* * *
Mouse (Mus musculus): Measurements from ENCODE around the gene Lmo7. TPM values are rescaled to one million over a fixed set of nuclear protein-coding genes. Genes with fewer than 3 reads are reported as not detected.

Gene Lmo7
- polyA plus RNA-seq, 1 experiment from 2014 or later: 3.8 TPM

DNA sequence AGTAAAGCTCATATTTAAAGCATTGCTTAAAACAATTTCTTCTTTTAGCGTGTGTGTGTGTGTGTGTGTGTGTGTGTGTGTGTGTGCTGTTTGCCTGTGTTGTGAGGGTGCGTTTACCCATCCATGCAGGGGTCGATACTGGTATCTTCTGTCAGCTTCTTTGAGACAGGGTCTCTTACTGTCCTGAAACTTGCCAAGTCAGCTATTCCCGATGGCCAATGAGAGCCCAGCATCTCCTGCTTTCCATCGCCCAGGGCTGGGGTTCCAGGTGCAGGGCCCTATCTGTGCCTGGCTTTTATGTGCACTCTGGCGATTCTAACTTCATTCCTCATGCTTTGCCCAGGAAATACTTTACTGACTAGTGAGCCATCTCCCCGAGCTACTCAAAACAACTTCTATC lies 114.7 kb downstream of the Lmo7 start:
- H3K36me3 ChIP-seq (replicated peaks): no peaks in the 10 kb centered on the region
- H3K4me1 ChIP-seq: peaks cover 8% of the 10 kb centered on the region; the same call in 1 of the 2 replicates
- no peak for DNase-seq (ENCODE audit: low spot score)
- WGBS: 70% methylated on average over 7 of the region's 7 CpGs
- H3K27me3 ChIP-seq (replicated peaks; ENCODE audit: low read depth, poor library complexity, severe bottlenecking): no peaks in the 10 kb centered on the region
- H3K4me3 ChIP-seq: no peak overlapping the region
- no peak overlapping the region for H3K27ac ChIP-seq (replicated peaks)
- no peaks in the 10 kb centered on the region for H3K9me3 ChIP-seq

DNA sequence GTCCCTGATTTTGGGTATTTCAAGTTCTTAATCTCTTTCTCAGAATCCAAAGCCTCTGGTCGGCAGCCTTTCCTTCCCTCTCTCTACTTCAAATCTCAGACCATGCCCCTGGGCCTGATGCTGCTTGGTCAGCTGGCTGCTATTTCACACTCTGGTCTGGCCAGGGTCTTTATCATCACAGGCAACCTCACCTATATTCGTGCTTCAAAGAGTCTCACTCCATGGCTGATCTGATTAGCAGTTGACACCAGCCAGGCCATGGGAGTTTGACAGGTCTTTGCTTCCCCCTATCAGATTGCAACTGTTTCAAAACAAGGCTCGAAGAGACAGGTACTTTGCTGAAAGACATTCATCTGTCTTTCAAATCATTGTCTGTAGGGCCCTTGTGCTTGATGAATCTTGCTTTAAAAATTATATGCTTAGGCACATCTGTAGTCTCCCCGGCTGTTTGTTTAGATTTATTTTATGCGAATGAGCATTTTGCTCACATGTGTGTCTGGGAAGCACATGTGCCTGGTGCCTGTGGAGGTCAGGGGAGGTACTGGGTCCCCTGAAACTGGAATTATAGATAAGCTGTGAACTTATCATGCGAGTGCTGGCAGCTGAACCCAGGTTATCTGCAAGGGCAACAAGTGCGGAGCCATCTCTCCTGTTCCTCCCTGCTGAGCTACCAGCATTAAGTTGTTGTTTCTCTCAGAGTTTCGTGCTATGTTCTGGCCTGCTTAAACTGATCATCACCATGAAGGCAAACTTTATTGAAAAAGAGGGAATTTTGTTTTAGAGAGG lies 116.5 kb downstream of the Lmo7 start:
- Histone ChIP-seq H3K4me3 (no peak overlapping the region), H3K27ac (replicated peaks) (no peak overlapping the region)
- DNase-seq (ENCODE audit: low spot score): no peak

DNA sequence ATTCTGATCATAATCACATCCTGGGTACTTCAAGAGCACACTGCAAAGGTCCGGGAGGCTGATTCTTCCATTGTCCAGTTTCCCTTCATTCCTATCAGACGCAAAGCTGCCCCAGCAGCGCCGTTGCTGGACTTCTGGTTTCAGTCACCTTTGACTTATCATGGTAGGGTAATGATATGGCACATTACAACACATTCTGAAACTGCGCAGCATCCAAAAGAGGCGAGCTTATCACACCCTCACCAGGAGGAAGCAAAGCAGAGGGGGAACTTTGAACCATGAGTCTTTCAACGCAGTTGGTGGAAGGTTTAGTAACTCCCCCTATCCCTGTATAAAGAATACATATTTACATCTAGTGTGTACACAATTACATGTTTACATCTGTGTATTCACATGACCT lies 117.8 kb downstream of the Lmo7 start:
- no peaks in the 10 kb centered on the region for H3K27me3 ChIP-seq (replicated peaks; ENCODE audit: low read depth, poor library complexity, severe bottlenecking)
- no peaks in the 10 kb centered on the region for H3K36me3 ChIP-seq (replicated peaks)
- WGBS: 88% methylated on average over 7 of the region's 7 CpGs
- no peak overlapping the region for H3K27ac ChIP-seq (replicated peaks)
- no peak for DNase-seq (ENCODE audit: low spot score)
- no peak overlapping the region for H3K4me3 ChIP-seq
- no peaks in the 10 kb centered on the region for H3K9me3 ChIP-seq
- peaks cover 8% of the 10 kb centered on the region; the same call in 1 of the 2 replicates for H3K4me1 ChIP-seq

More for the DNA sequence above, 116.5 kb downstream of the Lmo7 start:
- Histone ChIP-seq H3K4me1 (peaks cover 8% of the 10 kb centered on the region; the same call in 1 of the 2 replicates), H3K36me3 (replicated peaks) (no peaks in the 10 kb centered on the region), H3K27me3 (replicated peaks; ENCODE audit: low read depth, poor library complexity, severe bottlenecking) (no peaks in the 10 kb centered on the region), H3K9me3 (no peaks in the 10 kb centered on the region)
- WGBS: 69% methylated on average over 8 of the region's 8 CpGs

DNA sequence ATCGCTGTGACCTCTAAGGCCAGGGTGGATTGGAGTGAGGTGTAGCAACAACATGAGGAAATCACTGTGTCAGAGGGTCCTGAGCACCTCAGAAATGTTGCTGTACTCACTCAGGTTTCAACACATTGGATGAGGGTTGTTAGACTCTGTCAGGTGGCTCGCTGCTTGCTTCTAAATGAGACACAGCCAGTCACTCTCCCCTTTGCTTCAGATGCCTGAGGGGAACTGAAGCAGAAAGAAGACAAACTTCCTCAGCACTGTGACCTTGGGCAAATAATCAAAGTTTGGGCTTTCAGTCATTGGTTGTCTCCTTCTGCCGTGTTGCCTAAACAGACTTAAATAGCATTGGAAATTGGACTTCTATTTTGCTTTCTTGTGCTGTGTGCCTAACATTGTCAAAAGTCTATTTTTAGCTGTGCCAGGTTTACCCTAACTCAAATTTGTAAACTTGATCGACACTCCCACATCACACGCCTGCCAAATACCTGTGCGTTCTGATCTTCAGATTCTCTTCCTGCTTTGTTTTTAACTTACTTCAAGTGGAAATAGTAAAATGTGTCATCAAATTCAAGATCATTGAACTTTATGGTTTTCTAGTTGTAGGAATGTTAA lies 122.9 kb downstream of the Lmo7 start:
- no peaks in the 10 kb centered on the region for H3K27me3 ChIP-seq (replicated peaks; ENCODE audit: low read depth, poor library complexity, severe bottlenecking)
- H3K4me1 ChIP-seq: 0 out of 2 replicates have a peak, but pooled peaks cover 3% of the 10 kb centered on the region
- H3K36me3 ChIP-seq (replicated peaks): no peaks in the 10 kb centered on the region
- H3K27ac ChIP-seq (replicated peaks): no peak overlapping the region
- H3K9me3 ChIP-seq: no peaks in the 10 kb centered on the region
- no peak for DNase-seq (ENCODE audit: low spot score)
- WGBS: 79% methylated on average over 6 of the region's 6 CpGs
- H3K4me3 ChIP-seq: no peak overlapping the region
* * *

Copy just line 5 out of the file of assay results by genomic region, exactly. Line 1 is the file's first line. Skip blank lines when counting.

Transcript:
- H3K36me3 ChIP-seq (replicated peaks): no peaks in the 10 kb centered on the region